India has asked China for “concrete and complete” troop disengagement from the ‘friction points’ at Pangong Tso, Chushul, and Gogra-Hotsprings and finalize the roadmap for de-escalation along the LAC in eastern Ladakh.
Indian and Chinese Corps Commanders held 13-Hour long Commander-level talks on Monday in Moldo. The two sides met after a month to discuss the ongoing standoff at the Line of Actual Control or LAC in Ladakh region. Both neighbors have engaged in three firing incidents along the LAC in the last 20 days.
The Sixth round of Corps commander level talks began at 9 Am in Moldo which lies in the Chinese side of LAC across the Chushul sector in Eastern Ladakh. The talks continued until 10 PM, at night.
The Indian side was represented by 14 Corps Chief Lt Gen Harinder Singh and Lt Gen PGK Menon, along with a Joint Secretary from the Ministry of External Affairs.
The talks were reportedly held to implement the five-point agreement which was signed by Indian Foreign Minister Jaishankar and his Chinese counterpart Wang Yi for a course of action to disengage and reduce tensions that have lasted for over 5 months.
Indian side reportedly asked the Chinese troops to pull back from all the friction points and the same will be reciprocated. The talks have taken place at the time when the Indian army has occupied six strategic points and major hill features that have given the Indian troops a vantage point against the Chinese People’s Liberation Army.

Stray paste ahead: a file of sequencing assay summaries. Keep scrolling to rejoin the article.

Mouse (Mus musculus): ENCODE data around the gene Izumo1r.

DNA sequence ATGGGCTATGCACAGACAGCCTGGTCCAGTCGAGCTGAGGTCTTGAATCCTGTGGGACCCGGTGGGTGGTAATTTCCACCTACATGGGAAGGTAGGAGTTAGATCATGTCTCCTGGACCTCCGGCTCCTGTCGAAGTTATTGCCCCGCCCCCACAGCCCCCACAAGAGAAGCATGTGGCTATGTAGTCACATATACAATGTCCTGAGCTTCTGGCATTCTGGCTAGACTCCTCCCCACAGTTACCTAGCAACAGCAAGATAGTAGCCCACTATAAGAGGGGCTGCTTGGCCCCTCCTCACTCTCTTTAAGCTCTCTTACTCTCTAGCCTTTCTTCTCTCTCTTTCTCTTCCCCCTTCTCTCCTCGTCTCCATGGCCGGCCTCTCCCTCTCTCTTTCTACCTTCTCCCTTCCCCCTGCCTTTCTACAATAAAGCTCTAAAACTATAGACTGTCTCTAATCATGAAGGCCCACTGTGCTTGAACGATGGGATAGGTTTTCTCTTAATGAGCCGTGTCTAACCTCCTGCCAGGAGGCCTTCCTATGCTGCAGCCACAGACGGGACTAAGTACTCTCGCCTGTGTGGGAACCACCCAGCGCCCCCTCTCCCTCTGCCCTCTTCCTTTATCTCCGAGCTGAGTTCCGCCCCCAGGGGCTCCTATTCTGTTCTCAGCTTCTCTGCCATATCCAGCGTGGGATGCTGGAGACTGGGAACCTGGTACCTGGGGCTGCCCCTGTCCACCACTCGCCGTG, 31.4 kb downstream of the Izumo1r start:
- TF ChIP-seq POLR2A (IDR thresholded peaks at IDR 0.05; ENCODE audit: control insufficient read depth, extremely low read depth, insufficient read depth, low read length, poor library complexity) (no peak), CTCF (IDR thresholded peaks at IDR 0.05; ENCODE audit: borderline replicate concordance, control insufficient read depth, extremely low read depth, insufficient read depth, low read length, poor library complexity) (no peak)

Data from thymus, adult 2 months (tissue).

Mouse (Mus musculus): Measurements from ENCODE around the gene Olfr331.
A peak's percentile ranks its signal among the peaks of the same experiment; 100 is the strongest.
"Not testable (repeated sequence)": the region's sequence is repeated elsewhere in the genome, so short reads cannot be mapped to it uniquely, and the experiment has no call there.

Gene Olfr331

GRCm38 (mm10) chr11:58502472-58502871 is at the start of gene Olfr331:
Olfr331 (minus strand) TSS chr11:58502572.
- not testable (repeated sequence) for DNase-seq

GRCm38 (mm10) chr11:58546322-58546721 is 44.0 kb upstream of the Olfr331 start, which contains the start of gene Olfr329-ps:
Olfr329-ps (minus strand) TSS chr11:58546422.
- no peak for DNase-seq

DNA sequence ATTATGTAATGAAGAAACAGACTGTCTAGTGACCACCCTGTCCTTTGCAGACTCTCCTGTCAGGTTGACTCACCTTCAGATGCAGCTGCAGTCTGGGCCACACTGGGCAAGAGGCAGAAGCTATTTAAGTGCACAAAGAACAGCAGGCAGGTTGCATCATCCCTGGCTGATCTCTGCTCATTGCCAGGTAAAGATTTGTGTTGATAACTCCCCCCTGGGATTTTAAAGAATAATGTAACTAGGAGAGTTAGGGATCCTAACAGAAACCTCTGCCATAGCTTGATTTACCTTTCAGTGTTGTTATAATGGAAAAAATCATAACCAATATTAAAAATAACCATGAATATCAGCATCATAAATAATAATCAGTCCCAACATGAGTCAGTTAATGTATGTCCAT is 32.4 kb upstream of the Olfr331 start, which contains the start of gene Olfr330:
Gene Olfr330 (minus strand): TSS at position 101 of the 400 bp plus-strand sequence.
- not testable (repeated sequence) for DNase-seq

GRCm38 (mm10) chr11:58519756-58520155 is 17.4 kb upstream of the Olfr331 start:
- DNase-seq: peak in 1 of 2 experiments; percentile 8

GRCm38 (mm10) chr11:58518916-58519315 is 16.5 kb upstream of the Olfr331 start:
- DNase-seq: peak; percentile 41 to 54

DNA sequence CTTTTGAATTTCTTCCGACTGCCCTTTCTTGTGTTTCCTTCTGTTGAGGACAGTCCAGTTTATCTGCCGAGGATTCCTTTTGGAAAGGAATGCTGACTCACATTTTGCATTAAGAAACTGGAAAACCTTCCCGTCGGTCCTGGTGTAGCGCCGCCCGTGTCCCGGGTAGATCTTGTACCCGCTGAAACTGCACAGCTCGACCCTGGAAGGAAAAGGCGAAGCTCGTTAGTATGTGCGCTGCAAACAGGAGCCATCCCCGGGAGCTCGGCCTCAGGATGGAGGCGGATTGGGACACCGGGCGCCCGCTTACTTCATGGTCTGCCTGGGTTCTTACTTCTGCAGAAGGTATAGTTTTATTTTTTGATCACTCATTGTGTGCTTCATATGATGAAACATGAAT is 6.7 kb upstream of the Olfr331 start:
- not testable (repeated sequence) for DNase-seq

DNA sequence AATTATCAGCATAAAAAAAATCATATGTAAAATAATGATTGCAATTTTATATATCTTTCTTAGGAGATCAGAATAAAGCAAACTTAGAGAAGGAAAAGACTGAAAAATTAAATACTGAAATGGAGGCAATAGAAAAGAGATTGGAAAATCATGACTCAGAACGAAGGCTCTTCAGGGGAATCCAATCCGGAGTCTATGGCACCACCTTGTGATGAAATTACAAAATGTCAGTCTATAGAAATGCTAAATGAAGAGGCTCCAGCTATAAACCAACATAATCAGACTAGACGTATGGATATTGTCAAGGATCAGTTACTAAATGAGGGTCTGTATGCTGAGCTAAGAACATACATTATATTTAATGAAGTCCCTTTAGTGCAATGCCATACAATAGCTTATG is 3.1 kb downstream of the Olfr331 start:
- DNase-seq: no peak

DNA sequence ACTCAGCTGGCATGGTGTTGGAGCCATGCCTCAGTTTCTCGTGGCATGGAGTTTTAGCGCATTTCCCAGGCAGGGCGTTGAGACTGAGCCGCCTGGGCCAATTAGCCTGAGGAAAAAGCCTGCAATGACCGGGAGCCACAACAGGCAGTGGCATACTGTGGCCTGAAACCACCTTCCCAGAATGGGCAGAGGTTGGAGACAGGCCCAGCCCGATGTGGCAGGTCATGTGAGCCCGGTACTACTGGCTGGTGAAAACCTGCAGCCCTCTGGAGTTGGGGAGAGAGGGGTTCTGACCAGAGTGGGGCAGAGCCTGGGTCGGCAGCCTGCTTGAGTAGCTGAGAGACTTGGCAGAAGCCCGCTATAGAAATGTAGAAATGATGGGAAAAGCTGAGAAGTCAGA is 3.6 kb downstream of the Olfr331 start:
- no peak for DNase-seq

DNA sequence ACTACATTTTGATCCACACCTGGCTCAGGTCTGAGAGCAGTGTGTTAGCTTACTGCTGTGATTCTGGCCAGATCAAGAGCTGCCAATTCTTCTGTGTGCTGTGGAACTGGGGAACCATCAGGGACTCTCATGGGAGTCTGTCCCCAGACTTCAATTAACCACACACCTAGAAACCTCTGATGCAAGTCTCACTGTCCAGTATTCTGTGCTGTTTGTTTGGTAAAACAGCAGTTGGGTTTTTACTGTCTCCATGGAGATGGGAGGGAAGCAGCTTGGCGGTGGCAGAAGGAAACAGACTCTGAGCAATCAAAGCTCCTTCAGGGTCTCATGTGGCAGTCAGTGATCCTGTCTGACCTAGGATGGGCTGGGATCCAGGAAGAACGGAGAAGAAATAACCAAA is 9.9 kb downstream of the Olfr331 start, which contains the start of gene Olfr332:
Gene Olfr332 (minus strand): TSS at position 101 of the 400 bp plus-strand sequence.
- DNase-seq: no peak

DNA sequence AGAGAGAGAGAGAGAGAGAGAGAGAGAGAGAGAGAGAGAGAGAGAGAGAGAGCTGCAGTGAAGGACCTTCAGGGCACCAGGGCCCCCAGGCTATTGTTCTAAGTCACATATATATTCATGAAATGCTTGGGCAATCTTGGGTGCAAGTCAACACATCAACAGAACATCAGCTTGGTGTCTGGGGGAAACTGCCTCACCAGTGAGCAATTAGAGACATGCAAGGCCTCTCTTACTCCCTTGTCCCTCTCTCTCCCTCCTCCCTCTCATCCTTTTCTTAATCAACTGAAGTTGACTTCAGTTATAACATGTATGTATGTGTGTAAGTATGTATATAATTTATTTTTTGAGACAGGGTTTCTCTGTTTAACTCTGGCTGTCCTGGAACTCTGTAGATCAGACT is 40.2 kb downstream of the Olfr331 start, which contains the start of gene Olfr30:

India maintains that since Chinese troops were the first to provoke, and should pull back if they seek reciprocation. Sources add that if China is not willing to go back to Status Quo Ante, Indian troops will be deployed for a long haul. The Indian side has already started gearing up and preparing for a long haul at the LAC ahead of the harsh winter months. The troops have been provided new accommodation keeping in mind the freezing winter conditions in the Ladakh region, tents that can sustain temperatures anywhere between minus 40 to minus 50 degrees.
Meanwhile, Indian Air Force’s recent induction of Rafale fighter jets have carried out sorties over Ladakh from a forward airbase around the high-altitude war zone.
The two sides have been at odds with each other since June when twenty Indian personnel were killed in a violent clash with the Chinese troops along the LAC in Ladakh. The incident was the biggest military confrontation in over five decades that significantly escalated the already volatile border stand-off in the region.